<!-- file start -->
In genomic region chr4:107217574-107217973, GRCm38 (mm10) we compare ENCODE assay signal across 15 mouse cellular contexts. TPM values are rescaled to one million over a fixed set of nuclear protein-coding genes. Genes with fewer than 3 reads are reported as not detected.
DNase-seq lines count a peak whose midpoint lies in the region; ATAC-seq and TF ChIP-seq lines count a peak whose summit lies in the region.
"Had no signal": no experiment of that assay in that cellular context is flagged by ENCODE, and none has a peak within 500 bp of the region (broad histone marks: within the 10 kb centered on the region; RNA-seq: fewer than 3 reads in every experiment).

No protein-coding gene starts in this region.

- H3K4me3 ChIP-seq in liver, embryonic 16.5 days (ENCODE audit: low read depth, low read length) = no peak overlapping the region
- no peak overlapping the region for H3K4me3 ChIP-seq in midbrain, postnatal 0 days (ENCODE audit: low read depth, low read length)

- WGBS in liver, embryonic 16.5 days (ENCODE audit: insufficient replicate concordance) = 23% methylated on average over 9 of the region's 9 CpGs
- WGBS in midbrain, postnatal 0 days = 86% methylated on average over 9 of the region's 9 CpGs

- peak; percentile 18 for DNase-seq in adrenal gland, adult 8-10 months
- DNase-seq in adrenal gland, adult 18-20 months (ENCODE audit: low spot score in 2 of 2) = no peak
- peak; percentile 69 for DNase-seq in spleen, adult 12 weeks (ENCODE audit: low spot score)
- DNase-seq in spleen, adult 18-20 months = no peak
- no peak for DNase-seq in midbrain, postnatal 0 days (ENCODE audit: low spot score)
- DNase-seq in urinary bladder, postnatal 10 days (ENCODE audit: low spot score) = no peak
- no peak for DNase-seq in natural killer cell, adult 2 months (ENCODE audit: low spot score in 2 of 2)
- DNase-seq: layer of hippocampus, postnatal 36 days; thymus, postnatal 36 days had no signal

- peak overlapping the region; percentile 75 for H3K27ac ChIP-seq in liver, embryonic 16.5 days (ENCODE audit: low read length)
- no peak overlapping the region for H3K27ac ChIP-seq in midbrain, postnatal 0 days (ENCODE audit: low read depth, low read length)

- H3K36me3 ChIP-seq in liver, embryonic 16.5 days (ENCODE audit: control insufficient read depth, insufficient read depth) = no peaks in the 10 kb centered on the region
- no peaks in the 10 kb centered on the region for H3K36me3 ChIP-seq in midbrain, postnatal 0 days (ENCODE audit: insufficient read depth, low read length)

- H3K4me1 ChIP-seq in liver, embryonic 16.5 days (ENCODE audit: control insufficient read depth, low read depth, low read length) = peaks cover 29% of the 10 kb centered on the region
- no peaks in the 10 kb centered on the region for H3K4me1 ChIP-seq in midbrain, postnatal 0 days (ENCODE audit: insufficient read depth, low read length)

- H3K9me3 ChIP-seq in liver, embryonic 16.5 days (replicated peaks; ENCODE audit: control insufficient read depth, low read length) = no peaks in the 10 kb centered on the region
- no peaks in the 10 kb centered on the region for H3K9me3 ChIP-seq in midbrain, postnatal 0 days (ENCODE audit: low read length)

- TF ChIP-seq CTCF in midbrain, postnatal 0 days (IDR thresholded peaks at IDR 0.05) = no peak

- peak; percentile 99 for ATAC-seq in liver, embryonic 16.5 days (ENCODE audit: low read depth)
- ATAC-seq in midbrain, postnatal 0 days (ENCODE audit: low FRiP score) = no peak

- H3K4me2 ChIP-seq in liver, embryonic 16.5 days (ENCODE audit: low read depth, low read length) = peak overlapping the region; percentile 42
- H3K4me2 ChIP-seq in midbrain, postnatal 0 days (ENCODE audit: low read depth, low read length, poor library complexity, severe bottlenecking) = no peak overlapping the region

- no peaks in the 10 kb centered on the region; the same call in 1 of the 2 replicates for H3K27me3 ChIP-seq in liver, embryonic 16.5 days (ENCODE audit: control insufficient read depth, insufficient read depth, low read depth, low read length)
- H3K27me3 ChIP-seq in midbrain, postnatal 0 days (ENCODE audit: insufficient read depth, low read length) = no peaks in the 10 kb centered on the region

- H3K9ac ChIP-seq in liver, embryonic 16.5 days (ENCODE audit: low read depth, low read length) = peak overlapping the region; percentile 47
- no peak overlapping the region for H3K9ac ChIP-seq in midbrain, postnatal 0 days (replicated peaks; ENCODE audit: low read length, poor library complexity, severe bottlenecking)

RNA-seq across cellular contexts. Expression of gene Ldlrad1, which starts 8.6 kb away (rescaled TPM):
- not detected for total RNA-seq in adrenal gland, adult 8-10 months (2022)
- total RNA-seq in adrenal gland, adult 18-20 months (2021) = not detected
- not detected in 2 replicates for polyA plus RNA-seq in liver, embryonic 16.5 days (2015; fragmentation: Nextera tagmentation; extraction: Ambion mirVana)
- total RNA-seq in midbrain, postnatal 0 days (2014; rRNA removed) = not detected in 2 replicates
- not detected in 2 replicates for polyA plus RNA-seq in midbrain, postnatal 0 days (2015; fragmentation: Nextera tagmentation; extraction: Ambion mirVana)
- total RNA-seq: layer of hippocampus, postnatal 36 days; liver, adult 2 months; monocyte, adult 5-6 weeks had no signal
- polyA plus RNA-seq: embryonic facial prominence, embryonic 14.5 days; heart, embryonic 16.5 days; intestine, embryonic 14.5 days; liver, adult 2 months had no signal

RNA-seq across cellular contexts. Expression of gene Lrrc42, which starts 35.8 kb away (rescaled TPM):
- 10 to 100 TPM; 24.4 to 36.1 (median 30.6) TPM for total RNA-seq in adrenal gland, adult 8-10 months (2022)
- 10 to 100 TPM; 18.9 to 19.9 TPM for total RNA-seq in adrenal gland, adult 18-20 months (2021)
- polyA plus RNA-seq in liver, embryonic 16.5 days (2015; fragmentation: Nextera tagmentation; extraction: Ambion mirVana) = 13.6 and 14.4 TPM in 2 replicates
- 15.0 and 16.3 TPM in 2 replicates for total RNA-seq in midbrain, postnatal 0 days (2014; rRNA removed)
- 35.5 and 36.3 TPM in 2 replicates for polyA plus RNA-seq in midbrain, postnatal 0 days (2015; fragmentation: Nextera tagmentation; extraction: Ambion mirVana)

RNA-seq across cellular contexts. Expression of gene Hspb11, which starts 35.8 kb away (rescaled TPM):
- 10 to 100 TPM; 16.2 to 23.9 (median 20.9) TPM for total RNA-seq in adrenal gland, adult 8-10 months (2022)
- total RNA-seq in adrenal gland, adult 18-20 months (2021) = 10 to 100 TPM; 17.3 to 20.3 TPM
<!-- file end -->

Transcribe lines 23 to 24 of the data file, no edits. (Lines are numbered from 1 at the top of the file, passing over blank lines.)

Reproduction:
- H3K9me3 ChIP-seq in liver, embryonic 16.5 days (replicated peaks; ENCODE audit: control insufficient read depth, low read length) = no peaks in the 10 kb centered on the region
- no peaks in the 10 kb centered on the region for H3K9me3 ChIP-seq in midbrain, postnatal 0 days (ENCODE audit: low read length)